Watching sports, whether through a screen or in-person, has never been something I’m overly intrigued by. I’ve been to the odd professional sports game here and there, and every once in a while I’ll tune into a game, but neither is a common occurrence.
It’s perhaps somewhat of a paradox that I’m not a big fan of watching sports, considering I used to play a few competitively myself. I’m not really sure if there’s a distinct reason as to why I don’t typically watch sports, but I think it may have to do with the fact that I would rather be playing the sport itself as opposed to watching.
Although I don’t watch sports a lot, the seldom times I do, it’s usually for a good reason. I watched the last ten minutes of the Raptors championship game the other evening, for example, and I’m damn glad I did. Not only did I witness history being made in doing so, but further, I caught a glimpse of what so many of us see and feel when we watch sports – an incredible sense of unity amongst fans.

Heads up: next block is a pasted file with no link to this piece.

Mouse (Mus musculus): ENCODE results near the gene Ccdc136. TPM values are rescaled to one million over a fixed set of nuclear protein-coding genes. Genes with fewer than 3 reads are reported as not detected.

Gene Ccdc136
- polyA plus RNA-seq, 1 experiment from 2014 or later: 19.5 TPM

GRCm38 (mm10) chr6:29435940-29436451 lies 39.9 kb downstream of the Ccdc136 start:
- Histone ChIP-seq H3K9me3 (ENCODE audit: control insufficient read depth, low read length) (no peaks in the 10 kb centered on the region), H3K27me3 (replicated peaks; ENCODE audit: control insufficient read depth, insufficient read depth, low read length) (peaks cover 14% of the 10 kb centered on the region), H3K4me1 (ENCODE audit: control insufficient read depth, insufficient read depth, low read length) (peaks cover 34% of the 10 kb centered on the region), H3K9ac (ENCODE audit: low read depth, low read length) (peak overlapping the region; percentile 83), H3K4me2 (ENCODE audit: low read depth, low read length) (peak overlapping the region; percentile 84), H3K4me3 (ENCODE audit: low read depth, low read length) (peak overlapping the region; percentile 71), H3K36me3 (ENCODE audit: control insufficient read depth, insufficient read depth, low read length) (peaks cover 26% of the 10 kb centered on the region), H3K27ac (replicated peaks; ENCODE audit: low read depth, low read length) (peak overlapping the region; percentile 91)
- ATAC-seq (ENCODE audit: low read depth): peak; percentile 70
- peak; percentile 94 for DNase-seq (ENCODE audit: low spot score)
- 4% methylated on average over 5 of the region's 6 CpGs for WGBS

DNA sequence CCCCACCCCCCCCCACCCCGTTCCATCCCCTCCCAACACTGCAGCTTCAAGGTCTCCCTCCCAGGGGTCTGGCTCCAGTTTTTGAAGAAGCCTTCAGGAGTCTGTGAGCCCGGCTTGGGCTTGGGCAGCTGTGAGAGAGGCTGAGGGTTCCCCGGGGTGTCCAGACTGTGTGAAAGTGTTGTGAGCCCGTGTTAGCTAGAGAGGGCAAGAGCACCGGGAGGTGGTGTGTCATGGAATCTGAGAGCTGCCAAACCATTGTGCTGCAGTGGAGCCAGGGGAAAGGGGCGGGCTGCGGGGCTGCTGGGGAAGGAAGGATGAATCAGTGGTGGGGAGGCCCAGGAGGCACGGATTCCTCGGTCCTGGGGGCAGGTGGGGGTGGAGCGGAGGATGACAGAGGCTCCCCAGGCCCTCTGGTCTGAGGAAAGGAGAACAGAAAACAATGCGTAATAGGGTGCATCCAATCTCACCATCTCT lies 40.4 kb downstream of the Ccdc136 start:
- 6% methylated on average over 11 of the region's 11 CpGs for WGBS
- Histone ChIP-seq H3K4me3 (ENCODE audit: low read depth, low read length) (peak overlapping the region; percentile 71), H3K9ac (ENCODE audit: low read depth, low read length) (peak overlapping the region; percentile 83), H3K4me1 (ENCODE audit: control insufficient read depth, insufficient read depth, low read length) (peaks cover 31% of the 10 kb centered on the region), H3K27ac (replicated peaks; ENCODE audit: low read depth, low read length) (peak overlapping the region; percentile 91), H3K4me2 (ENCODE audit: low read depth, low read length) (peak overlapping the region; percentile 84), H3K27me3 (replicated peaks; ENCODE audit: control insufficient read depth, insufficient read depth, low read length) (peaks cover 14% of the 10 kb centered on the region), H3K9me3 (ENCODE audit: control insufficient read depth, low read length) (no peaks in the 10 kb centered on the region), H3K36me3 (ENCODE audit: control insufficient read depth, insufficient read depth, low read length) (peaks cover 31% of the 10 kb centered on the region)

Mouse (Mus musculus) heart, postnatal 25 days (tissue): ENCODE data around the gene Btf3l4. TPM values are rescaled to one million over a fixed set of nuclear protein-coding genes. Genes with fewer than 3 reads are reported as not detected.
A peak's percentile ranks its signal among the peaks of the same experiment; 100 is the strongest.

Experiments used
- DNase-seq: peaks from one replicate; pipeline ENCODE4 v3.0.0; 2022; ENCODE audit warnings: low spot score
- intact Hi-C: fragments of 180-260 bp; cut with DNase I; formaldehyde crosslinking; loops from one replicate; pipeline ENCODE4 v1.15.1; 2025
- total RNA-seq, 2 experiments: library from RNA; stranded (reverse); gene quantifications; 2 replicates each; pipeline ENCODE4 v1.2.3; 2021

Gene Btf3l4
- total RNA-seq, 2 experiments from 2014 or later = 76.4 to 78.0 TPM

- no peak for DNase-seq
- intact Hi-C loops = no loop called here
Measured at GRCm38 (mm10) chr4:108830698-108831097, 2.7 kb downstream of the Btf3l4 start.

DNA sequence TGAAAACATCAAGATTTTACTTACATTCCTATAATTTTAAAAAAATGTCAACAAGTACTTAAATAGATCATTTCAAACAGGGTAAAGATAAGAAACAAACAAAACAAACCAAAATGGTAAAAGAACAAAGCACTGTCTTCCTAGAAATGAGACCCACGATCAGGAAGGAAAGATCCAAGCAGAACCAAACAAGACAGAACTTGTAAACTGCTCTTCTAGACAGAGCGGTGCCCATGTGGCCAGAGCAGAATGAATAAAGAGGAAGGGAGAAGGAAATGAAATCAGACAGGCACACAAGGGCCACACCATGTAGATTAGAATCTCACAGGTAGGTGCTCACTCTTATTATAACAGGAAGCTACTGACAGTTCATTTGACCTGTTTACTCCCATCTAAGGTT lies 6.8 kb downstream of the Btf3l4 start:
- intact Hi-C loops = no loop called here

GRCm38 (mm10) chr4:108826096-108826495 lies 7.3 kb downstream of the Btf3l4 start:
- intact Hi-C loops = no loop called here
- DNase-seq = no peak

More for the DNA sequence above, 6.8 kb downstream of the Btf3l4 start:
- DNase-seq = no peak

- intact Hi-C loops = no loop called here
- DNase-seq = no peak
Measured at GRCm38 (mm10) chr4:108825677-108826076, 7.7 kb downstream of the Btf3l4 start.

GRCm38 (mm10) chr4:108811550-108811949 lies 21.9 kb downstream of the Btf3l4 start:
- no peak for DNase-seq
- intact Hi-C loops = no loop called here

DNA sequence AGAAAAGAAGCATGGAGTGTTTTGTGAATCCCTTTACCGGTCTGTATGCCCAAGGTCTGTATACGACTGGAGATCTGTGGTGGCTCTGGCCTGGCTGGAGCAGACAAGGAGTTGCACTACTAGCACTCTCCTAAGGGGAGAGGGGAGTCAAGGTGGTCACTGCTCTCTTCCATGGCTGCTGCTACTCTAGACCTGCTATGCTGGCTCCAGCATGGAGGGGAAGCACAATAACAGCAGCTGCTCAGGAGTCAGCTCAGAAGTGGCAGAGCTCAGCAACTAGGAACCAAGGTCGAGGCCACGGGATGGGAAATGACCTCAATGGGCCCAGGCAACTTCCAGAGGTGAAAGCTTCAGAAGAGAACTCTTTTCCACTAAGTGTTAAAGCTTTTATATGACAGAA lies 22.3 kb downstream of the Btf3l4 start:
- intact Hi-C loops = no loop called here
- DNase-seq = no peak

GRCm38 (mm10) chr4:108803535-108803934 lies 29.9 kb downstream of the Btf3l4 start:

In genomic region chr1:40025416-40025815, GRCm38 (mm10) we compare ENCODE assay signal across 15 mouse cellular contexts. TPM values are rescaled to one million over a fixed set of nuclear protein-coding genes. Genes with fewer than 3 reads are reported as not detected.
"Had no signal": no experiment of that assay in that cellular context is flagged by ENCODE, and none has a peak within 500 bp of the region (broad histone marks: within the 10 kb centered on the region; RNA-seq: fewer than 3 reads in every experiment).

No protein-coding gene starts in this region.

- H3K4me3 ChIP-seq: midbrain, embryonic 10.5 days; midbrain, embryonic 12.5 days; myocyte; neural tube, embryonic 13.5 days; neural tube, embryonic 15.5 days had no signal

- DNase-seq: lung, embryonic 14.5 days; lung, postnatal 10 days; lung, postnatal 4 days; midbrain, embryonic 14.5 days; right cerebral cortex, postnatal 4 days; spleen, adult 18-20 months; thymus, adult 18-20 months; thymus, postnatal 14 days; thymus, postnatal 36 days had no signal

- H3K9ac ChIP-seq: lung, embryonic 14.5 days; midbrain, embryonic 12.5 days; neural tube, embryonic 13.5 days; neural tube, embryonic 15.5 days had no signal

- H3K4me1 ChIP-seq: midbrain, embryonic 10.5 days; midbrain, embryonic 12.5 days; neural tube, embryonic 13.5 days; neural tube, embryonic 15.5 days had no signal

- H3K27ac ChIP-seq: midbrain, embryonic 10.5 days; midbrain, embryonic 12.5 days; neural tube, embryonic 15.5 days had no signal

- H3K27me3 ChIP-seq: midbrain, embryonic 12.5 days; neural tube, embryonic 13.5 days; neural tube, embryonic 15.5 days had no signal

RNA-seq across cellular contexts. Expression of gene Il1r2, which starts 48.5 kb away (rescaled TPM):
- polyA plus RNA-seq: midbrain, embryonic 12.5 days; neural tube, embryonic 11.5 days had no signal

I find it absolutely incredible that a group of complete and utmost strangers can come together so tightly to support and cheer for a team in the world of sports. We don’t know each other, and we may not like each other, but we unite to root for our home team, creating an electric and palpable energy in the process. And, if the team we’re rooting for happens to be the underdog, it’s almost as though our unity tightens.
It’s pretty darn cool when you think about it.
I don’t watch or follow basketball, but when the Raps won and made history, you can bet that I was on my feet in my living room, celebrating in front of my television.
I would bet many other Canadians did the same thing.
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